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For a copy of the Global Connections Trade Forecast report and for further information, please visit www.globalconnections.hsbc.com.
Notes to Editors:
About the HSBC Trade Forecast - Modelled by Oxford Economics
Oxford Economics has tailored a unique service for HSBC which forecasts bilateral trade for total exports/imports of goods, based on HSBC's own analysis and forecasts of the world economy, to generate a full bilateral set of trade flows for total imports/exports of goods and balances between 180 pairs of countries.
Oxford Economics employs a global modelling framework that ensures full consistency between all economies, in part driven by trade linkages. The forecasts take into account factors such as the rate of demand growth in the destination market and the exporter's competitiveness. Exports, imports and trade balances are identified, with both historical estimates and forecasts for the periods 2014-16, 2017-20 and 2021-30. Sectors are classified according to the UN's Standard International Trade Classifications (SITC) and grouped into 30 sector headings. More information about the sector modeling can be found on http://www.globalconnections.hsbc.com/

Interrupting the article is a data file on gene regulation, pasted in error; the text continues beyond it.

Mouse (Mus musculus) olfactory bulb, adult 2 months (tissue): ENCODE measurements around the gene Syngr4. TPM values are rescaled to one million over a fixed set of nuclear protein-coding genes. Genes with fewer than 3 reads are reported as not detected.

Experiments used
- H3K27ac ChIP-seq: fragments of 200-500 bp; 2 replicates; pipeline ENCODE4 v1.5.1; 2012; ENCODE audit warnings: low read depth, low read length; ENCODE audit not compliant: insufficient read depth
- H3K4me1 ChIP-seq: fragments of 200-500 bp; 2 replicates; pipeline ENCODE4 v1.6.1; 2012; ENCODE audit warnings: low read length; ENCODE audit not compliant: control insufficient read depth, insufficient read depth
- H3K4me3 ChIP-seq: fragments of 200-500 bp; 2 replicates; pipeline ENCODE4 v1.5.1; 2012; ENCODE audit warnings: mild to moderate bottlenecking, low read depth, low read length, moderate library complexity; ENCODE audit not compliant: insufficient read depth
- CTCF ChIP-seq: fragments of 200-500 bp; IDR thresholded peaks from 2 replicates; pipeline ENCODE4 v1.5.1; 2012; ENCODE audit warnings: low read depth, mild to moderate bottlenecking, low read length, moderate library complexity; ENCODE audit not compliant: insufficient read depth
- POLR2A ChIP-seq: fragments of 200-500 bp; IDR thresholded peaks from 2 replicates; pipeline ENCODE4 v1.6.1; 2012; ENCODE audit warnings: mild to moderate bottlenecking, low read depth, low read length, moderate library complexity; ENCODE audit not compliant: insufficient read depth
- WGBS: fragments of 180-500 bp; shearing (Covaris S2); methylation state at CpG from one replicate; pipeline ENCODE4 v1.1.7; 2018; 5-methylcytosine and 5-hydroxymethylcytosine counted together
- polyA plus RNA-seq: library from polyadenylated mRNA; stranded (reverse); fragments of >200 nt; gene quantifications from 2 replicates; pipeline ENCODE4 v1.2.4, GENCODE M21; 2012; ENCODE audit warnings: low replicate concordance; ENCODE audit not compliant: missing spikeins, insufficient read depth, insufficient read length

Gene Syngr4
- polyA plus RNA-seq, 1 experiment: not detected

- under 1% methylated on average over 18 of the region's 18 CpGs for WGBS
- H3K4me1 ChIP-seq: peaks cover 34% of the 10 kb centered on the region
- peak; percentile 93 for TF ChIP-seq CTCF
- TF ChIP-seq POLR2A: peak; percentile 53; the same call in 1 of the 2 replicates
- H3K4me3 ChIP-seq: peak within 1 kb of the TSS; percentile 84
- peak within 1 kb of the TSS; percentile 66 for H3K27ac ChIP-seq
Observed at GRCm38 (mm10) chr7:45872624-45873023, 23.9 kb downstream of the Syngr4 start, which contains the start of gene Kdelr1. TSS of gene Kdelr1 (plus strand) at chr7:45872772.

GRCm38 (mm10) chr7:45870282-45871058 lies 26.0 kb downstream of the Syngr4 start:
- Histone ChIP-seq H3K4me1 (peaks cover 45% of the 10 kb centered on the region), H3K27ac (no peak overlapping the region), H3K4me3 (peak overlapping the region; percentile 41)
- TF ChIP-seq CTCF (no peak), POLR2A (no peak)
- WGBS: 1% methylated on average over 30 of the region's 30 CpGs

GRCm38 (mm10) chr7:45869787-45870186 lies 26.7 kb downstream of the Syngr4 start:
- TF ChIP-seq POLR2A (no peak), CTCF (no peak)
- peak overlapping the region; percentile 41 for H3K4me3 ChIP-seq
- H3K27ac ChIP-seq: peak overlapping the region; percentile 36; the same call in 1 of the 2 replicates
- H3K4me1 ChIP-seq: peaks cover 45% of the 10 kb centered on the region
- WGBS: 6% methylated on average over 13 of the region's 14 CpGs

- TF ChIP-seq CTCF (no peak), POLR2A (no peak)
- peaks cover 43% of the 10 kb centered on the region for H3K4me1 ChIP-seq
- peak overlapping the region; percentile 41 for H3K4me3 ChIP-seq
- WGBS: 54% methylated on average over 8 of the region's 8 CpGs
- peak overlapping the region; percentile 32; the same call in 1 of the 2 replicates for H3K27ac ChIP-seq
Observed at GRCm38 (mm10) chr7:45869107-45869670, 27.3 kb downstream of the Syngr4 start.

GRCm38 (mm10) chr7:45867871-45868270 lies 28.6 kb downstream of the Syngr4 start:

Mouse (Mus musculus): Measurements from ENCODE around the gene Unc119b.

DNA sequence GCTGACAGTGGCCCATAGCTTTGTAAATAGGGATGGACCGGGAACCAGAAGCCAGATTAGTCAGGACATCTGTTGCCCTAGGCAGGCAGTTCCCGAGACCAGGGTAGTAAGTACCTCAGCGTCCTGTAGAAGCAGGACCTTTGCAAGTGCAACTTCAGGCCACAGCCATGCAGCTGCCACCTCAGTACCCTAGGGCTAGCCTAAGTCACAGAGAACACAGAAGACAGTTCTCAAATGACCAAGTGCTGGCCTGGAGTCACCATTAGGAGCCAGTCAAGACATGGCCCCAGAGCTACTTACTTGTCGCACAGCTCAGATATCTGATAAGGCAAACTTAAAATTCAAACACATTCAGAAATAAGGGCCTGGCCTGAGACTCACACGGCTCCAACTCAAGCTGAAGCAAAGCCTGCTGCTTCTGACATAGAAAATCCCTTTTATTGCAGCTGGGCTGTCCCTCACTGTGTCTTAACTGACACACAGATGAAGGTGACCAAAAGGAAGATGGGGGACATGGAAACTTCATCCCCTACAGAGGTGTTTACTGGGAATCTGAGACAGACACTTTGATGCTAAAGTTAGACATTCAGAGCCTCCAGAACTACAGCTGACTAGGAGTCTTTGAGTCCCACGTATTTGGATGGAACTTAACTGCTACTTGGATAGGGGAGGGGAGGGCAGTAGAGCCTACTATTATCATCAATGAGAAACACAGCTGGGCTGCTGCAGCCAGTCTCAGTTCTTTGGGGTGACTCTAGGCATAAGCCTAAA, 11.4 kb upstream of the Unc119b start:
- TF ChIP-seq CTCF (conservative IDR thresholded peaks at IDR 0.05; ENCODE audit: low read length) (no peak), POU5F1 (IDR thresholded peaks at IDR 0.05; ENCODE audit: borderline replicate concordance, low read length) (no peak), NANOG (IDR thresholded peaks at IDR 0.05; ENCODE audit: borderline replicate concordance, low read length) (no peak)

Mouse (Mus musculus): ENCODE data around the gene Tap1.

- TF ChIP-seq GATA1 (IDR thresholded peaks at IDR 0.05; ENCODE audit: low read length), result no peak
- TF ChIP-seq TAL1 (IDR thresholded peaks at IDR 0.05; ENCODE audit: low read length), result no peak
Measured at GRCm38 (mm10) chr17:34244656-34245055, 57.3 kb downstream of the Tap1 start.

About HSBC Commercial Banking
For nearly 150 years we have been where the growth is, connecting customers to opportunities. Today, HSBC Commercial Banking serves businesses ranging from small enterprises to large multinationals in almost 60 developed and faster-growing markets around the world. Whether it is working capital, trade finance or payments and cash management solutions, we provide the tools and expertise that businesses need to thrive. With a network covering more than three quarters of global commerce, we make HSBC the world's leading international trade and business bank. For more information see www.hsbc.com/1/2/business-and-commercial
About HSBC Bank Canada
HSBC Bank Canada, a subsidiary of HSBC Holdings plc, is the leading international bank in Canada. The HSBC Group serves customers worldwide from over 6,100 offices in 73 countries and territories in Europe, Asia, North and Latin America, and the Middle East and North Africa. With assets of US$2,670bn at 31 March 2015, HSBC is one of the world's largest banking and financial services organizations.